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New Supreme Court Decision on Pleading Standard for Notices of Removal

Firm attorney Stephen P. Smith shares insight on the Supreme Court’s decision last month regarding the pleading standard for notices of removal and, specifically, the pleading standard for the amount in controversy.

In this case, the defendant’s notice of removal alleged the amount in controversy was $8,200,000. The plaintiff moved to remand the case to state court, specifically arguing that the notice of removal was deficient as a matter of law because the defendant had not provided any evidence in the notice of removal that the amount in controversy exceeded the jurisdictional threshold of $5,000,000 needed to remove a non-diverse class action to federal court under the Class Action Fairness Act.

By way of reminder, to remove a case from a state court to a federal court, a defendant must file in the federal court a notice of removal “containing a short and plain statement of the grounds for removal,” including the amount in controversy. 28 U.S.C. § 1446(a).

The Supreme Court held that a notice of removal need only satisfy Rule 8(a)’s short and plain statement standard and need not contain evidentiary submissions. In support of that conclusion, the majority noted that Congress had borrowed the language of Rule 8 in the language of 1446(a). This intent to apply the same pleading standard to notices of removal as is applied to other pleadings was specifically reflected in the legislative history of the statute.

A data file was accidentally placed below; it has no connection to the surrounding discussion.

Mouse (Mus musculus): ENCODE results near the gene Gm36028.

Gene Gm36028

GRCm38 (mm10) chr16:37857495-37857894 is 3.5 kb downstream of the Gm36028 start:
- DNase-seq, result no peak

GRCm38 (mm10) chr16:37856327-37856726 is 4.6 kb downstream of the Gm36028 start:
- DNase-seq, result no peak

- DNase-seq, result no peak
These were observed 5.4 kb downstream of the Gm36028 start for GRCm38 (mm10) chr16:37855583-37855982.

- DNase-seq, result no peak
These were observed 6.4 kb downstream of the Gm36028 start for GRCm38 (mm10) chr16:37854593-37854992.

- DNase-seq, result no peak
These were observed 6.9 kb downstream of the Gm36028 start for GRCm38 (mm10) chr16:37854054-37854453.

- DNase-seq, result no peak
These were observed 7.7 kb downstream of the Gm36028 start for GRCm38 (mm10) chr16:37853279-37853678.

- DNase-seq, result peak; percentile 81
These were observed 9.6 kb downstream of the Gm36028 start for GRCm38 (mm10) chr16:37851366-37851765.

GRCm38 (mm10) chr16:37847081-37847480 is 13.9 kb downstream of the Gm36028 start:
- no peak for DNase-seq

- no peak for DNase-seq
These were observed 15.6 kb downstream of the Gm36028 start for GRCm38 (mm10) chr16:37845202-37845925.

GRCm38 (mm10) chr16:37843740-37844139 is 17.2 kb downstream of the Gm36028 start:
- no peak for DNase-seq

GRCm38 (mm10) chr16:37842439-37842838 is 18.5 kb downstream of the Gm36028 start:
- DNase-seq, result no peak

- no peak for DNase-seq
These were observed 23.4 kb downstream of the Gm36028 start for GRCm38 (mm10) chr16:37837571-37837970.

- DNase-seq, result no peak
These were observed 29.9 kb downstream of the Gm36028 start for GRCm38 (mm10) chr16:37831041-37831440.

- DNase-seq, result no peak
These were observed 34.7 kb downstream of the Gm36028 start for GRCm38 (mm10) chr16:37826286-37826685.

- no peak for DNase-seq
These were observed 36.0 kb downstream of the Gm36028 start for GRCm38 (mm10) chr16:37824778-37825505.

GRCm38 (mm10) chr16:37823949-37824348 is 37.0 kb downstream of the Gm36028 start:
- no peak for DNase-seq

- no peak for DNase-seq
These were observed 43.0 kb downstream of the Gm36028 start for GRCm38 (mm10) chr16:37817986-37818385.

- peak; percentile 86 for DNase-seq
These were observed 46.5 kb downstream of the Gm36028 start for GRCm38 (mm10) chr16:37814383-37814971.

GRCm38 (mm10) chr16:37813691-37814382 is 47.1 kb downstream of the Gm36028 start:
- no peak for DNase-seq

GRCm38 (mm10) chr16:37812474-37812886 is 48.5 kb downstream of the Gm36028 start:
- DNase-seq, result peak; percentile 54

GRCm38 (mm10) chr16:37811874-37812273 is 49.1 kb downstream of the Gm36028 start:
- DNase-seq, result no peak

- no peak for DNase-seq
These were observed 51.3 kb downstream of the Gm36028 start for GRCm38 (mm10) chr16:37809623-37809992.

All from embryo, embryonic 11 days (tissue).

It further noted that the amount in controversy allegation made by a plaintiff in invoking a federal court’s jurisdiction in a complaint is accepted in good faith and that the same should be true for a defendant’s notice of removal, unless the plaintiff or the court contests/questions that allegation.

In the event the plaintiff contests the amount in controversy allegation in the notice of removal, both sides must submit proof and the court is to decide (using a preponderance of the evidence standard) whether the amount in controversy requirement has been satisfied or not. In the absence of such a challenge, the defendant’s allegation regarding the amount in controversy is accepted.

The dissents challenged the majority opinion only as to the procedural grounds upon which the case ended up in the Supreme Court.

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